To graduate or not to graduate

Hannah Hartline

Staff Writer

As the semester wraps up, students are already choosing classes for summer and fall semester. Many of us are getting ready for the next big step: graduation.

The question facing many seniors is whether they are really ready to get out of school and get into the workforce.

The struggle between deciding to stay in school and pursuing another degree has been something on my mind a lot lately as my own time at Troy University draws to a close.

Do I finish and graduate, or should I go to graduate school? What if my major doesn’t help me in what I really want to do? Should I keep going for another minor?

I am a transfer student, so my time here has been shorter than that of many students, and it makes me a little more nervous to graduate from college in the coming weeks. I am not quite sure I am ready to go just yet.

Senior year has been the best year of my college career, and the temptation of adding more skills to my arsenal is hard to resist. I want to take the classes that I think would help me significantly in doing what I love in the future.

However, I have taken all but one required class to graduate. In doing so, I have amassed more than $18,000 in student loans. For me, I know that college cannot last forever.

I know many college seniors are facing a similar financial dilemma. Some may want to pursue higher education after receiving their bachelor’s degrees, but there are so many factors to take into consideration.

Graduate school can be an option for some students, but there are upsides and downsides.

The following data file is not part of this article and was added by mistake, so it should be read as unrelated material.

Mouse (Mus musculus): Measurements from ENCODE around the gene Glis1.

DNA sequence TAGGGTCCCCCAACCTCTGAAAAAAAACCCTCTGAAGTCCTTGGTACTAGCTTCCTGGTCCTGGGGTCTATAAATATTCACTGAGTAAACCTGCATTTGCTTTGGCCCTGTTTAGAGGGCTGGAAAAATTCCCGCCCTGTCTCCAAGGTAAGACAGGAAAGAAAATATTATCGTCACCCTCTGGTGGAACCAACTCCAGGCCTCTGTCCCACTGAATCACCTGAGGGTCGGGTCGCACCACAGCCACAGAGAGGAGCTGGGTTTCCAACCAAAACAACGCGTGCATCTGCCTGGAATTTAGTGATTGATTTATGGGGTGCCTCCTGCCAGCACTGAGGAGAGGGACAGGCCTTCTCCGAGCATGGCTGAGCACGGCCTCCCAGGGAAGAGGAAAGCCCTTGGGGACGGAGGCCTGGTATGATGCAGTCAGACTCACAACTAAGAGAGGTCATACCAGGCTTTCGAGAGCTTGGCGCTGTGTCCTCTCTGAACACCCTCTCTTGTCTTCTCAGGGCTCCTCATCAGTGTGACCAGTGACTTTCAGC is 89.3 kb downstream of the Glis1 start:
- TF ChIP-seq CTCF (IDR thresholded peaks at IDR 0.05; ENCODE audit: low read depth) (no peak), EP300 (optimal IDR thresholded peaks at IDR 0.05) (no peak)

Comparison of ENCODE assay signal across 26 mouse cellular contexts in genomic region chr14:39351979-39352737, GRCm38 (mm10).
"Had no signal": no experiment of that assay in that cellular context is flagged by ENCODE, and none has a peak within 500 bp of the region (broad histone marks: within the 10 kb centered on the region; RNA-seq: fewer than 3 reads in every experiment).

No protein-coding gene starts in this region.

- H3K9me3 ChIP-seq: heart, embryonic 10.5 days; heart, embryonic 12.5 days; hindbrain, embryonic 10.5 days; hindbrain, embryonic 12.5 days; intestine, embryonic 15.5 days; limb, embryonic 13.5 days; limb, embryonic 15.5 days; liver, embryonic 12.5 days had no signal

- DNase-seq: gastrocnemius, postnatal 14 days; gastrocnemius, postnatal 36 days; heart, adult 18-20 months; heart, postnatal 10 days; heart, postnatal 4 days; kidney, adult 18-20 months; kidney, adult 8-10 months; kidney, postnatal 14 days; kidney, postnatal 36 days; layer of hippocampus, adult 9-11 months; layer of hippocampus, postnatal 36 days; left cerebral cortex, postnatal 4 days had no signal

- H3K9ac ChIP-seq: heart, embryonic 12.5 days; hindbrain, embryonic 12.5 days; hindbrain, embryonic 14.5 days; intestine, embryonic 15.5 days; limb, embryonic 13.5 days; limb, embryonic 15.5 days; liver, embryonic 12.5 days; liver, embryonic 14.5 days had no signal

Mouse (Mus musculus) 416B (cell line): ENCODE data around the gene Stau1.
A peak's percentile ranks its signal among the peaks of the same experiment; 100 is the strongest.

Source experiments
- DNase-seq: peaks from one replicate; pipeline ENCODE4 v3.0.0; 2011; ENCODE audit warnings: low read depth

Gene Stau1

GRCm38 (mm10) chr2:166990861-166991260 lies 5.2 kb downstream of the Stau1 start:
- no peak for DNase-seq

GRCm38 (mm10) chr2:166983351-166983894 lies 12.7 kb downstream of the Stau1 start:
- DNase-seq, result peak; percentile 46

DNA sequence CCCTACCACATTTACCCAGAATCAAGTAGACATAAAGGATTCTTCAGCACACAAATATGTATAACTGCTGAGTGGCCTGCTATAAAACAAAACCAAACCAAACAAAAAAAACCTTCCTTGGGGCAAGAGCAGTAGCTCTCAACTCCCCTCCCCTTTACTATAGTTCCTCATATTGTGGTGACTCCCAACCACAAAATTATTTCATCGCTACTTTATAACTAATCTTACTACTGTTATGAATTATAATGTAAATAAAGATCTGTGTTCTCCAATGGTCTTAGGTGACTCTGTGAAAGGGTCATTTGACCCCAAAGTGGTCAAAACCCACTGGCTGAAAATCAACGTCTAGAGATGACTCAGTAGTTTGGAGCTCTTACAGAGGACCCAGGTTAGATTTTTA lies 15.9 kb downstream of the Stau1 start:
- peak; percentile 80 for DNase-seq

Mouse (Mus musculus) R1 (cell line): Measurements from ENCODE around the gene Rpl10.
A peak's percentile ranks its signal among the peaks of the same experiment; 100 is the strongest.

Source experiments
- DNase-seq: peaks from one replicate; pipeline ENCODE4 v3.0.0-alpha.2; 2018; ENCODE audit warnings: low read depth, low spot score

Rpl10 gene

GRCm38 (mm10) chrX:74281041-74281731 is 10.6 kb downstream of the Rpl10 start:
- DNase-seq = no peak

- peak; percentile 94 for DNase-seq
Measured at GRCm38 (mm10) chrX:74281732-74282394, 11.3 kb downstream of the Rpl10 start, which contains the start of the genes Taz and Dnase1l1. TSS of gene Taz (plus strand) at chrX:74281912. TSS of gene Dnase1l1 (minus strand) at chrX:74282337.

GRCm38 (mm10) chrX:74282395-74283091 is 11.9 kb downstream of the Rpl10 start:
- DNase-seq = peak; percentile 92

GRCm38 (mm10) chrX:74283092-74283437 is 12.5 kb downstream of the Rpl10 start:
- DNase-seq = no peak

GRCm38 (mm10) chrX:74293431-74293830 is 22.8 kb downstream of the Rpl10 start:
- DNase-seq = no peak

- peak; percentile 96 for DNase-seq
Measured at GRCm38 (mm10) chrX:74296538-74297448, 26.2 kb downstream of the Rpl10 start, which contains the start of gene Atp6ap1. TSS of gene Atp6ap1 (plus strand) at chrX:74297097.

On one hand, a graduate degree might open opportunities that may not be available to students with just a bachelor’s degree. It can add up in the potential earnings that higher education may bring.

Nathan Smith, a junior computer science major from Florala, said that his desire to teach higher education has influenced his decision about attending graduate school.

Smith said that with a master’s degree, the average entry level salary in his field goes up $20,000.

“So it (graduate school) comes with its benefits,” Smith said.

Yet, the programs are small and there is a chance that, depending on the program, the job outlook may not be as promising as you hope.

And for some students, the idea of taking more student loans is worth less in the long run. Some dreams do not need a degree.

Melanie Lloyd, a former Troy physical education student from Andalusia, wanted to become a dance teacher.

“I was in the physical education program in hopes of one day teaching dance and tumbling,” Lloyd said. “To be a dance teacher, there is no certification or degree requirement.

“Because I was getting a loan, by the time I graduated in 2016 I would have had $44,000 worth of debt to do a job I didn’t need a degree for.”

Lloyd dropped out of college without a degree, and began working instead in her hometown as a dance and tumbling instructor at a local gym.

Graduating, graduate school, or choosing an alternate path is all about commitment.

“Know your end result,” Smith said. “If you are committed, you will succeed.”

Some students may even choose to extend their college experience because they have yet to receive a competitive job offer.

There is no right or wrong answer for which direction to go now as the semester draws to a close. Ultimately, Trojans, the choice is yours. Only you know what is best for yourself. That is the perk and the cost of growing up.

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